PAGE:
Money Marketing understands that decisions over more controversial aspects of the review, such as the sales/advice split, are likely to be deferred until next year.
In next week’s paper, the FSA is likely to firm up pro- posals for the minimum qualification for advisers to be QCA level four, to be achieved in three to five years, with no grandfathering.
An independent professional standards board is expected to be established.
An industry source says: “This looks like dual regulation for independent advisers, making it doubly unattractive. Solicitors pay £1,000 annually for their practice certificate. How much will IFAs have to pay?”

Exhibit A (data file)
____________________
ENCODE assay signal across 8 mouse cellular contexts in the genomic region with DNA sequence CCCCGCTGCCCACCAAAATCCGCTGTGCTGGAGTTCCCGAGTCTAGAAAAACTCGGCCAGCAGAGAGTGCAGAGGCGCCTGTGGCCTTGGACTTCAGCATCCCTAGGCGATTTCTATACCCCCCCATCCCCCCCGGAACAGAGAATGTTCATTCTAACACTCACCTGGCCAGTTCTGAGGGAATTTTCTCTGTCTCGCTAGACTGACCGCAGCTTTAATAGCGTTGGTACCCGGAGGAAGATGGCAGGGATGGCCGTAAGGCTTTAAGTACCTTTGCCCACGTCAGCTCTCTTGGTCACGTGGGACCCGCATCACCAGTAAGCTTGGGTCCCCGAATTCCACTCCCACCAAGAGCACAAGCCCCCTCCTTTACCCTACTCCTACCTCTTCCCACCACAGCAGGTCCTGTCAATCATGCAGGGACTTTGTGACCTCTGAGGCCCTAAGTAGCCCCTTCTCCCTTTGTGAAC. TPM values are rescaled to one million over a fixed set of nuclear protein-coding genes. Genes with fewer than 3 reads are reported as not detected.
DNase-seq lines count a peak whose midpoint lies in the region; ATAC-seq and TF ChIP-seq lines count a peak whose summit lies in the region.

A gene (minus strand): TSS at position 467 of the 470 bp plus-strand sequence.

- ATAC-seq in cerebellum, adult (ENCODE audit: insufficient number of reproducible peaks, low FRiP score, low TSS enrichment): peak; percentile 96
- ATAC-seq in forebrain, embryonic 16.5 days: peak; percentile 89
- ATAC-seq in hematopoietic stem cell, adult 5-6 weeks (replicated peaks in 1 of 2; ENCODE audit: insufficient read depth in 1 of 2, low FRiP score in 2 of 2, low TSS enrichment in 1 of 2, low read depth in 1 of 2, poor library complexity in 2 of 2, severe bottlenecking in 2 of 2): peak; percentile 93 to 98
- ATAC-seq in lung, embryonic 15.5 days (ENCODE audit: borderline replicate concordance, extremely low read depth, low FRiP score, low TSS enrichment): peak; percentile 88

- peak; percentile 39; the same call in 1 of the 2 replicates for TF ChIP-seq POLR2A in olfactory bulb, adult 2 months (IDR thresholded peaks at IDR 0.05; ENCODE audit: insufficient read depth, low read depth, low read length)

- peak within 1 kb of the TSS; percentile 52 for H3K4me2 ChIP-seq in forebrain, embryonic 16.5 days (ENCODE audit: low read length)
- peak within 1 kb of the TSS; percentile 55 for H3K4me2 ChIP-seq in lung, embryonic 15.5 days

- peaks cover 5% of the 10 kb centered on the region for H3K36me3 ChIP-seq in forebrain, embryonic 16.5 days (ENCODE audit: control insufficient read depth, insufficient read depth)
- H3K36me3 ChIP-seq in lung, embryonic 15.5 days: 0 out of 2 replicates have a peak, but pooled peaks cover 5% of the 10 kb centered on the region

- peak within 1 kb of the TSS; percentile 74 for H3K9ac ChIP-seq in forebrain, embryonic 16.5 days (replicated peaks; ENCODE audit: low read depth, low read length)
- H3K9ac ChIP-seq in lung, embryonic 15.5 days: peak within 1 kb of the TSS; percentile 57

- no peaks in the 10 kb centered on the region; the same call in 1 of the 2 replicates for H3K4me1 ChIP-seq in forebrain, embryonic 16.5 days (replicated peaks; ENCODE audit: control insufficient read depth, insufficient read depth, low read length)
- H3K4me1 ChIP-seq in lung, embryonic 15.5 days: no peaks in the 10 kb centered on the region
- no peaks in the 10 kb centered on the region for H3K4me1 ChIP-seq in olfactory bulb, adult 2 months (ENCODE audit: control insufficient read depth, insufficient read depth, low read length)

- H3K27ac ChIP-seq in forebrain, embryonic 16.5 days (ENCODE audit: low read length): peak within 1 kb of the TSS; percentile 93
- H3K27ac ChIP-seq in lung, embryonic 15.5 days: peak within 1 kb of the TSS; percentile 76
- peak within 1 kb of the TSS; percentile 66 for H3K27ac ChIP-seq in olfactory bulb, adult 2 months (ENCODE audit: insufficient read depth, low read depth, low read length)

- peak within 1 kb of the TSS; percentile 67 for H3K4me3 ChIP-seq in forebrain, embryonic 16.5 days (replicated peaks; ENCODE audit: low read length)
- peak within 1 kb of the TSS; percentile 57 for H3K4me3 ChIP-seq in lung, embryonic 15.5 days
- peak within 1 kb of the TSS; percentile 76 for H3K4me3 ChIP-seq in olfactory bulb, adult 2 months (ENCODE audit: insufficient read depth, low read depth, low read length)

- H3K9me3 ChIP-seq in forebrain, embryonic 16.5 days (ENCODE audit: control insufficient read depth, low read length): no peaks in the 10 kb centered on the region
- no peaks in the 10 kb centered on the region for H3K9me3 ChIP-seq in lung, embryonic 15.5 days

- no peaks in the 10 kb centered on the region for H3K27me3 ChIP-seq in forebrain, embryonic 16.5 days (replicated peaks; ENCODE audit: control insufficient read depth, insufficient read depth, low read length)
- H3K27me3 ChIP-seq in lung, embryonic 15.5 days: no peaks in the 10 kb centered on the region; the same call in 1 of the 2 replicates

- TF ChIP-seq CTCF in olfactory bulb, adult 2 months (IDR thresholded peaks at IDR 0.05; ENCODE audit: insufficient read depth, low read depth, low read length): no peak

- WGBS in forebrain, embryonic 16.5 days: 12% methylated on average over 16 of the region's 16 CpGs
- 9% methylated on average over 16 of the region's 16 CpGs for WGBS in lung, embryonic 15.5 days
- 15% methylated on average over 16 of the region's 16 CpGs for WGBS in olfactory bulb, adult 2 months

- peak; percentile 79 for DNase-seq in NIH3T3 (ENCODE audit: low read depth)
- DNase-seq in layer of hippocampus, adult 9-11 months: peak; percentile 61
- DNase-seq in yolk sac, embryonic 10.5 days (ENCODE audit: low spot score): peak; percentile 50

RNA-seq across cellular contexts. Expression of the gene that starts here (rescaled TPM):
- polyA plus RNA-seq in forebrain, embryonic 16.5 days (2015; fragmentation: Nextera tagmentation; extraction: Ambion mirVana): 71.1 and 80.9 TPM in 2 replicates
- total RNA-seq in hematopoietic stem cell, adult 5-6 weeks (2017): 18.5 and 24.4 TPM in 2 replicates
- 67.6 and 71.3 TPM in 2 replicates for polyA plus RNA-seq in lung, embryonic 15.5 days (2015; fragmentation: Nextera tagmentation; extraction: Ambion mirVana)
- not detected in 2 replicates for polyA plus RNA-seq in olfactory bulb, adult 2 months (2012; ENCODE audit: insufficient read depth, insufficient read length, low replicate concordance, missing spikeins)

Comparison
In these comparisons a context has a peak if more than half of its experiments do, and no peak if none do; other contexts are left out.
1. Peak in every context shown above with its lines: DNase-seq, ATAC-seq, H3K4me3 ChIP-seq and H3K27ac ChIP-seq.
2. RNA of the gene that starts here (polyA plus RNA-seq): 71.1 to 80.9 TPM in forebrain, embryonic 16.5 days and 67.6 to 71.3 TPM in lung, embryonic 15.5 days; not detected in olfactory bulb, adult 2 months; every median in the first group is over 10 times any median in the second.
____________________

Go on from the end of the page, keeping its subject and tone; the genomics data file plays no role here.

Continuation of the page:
The FSA is also likely to give great clarity on its proposals for adviser remuneration to be set without provider influence.
Institute of Financial Planning chief executive Nick Cann says there is a need for a split between advice and sales and levels of professionalism need to be raised.
He says: “We need to make sure there is greater consistency in the standard of qualifications and that we see a greater improvement in standards.”